The Bible’s Pointers
When we read the Bible, we should observe the different pointers that the Bible gives us. Sometimes the Bible gives us internal pointers by directing our attention to the Bible itself. We see a great example of this in 2 Tim 3:6, which reads, “All Scripture is breathed out by God and profitable for teaching, for reproof, for correction, and for training in righteousness.” Other passage that demonstrates the Bible’s internal pointers include Josh 1:8, Ps 1:2, Ps 19:7–13, and Heb 4:12.
At other times, the Bible gives us external pointers. That is, the Bible sometimes directs our attention outside of itself. We saw this when we studied Rom 1:26 last week. In this passage, Paul directs our attention to the natural order as he argues that homosexuality is wrong because it is “contrary to nature.” Also, in Rom 1:20, Paul gives us another external pointer when he states that God reveals His truth to us “in the things that have been made.” Paul continues this argument from the natural order in Rom 2:14–15, when he argues that God reveals His law to mankind through the conscience. God has written His law on our hearts by engraving His testimony deep inside our human person.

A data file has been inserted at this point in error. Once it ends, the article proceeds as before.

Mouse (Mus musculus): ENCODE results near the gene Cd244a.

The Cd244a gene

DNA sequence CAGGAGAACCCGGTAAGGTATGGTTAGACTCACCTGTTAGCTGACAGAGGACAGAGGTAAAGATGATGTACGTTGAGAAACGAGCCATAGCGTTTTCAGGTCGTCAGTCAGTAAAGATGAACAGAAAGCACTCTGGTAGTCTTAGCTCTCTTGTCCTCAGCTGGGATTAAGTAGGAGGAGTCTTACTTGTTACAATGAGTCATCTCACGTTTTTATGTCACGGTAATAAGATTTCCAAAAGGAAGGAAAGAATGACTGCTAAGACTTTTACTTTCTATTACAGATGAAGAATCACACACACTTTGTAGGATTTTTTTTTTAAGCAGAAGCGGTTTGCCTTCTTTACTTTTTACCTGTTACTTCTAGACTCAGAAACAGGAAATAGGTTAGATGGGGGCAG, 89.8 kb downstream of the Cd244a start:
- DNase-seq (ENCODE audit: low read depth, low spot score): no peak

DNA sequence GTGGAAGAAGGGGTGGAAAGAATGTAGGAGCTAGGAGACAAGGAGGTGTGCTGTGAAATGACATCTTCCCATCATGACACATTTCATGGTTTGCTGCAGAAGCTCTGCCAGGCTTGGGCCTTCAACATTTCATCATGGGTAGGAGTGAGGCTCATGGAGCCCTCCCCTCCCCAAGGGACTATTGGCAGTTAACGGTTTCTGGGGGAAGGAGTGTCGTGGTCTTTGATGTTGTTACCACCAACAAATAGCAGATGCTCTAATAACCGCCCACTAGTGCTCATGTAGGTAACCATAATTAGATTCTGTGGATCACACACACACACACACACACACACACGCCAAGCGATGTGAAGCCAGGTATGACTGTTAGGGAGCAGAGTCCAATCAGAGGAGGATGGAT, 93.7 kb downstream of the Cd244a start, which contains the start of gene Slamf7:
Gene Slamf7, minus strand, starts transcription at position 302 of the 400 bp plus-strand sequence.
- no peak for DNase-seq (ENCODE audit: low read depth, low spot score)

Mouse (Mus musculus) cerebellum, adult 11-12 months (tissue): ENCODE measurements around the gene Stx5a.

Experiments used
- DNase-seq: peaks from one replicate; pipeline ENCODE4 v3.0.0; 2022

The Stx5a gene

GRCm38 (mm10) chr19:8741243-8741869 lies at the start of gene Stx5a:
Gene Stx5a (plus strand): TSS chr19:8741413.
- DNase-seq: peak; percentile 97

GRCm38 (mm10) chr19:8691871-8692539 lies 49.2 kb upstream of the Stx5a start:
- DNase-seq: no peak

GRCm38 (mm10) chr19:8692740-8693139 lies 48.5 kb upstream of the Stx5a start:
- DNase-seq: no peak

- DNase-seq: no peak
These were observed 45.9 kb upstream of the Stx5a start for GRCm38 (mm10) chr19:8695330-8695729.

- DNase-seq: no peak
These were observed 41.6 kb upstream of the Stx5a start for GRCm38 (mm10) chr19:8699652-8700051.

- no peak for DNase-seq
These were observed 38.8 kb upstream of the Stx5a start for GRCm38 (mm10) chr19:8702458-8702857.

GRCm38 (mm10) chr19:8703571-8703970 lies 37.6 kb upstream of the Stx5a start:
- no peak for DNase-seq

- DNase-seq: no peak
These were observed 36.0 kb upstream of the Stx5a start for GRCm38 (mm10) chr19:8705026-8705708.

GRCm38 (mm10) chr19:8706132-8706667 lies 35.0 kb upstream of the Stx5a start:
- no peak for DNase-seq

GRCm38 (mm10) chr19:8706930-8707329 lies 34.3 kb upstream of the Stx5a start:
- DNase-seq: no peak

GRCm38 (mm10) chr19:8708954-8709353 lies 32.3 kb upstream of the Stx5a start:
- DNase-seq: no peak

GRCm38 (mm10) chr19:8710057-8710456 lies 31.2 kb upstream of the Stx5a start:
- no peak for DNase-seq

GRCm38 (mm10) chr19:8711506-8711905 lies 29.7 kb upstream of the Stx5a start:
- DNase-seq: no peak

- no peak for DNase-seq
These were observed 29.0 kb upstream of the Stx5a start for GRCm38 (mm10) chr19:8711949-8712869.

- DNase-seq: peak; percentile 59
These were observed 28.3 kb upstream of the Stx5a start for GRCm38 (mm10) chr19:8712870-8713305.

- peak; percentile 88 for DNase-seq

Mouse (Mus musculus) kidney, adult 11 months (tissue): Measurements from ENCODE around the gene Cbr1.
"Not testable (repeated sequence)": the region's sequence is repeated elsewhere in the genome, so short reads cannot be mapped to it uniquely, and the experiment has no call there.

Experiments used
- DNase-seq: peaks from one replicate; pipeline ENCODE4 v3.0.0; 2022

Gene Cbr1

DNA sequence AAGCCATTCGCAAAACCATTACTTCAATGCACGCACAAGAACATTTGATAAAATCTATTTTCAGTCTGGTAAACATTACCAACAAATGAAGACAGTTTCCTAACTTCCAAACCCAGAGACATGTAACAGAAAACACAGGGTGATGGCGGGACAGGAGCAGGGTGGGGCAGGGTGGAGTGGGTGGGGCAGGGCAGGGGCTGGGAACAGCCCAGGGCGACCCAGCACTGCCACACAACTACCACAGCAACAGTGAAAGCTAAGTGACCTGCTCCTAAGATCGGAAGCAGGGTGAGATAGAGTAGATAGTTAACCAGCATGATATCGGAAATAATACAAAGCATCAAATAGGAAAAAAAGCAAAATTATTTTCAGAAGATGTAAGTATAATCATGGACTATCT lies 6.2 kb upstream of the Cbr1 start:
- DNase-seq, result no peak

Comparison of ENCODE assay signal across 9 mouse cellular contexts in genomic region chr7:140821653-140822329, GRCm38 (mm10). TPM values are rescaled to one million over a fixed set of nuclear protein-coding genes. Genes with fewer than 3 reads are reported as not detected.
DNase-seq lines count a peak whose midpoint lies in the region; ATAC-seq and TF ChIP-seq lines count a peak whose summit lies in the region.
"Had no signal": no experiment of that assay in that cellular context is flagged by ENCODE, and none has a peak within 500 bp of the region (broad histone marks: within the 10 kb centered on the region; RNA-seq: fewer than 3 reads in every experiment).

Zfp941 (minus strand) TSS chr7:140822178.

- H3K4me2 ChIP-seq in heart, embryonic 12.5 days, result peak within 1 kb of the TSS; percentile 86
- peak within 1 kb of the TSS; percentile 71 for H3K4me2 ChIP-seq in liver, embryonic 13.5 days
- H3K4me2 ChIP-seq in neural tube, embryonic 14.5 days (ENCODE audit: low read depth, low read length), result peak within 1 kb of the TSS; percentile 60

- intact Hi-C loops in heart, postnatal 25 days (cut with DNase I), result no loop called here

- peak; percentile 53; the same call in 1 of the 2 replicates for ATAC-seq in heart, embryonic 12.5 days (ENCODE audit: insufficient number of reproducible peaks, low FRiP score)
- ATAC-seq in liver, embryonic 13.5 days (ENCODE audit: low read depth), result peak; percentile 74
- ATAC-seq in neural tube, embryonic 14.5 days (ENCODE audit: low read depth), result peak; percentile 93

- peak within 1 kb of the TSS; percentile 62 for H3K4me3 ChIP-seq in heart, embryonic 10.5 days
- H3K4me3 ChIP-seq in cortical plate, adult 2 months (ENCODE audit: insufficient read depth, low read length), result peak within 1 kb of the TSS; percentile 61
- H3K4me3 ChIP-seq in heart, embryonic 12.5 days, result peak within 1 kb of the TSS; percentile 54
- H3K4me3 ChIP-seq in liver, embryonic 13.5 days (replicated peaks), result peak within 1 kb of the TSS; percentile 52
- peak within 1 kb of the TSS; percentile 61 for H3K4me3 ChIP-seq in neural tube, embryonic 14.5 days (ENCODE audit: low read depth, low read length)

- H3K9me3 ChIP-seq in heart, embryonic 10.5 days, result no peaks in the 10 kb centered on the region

The Bible gives us both internal and external pointers. That is, the Bible directs our attention to itself and outside itself. We should recognize and study both pointers—never excluding the internal or the external. In Rom 1 and 2, the Bible encourages us to contemplate what God reveals in creation, the natural order, and the human conscience. Be cognizant of the different directions the Bible points us, for God reveals Himself both in the Bible and outside the Bible.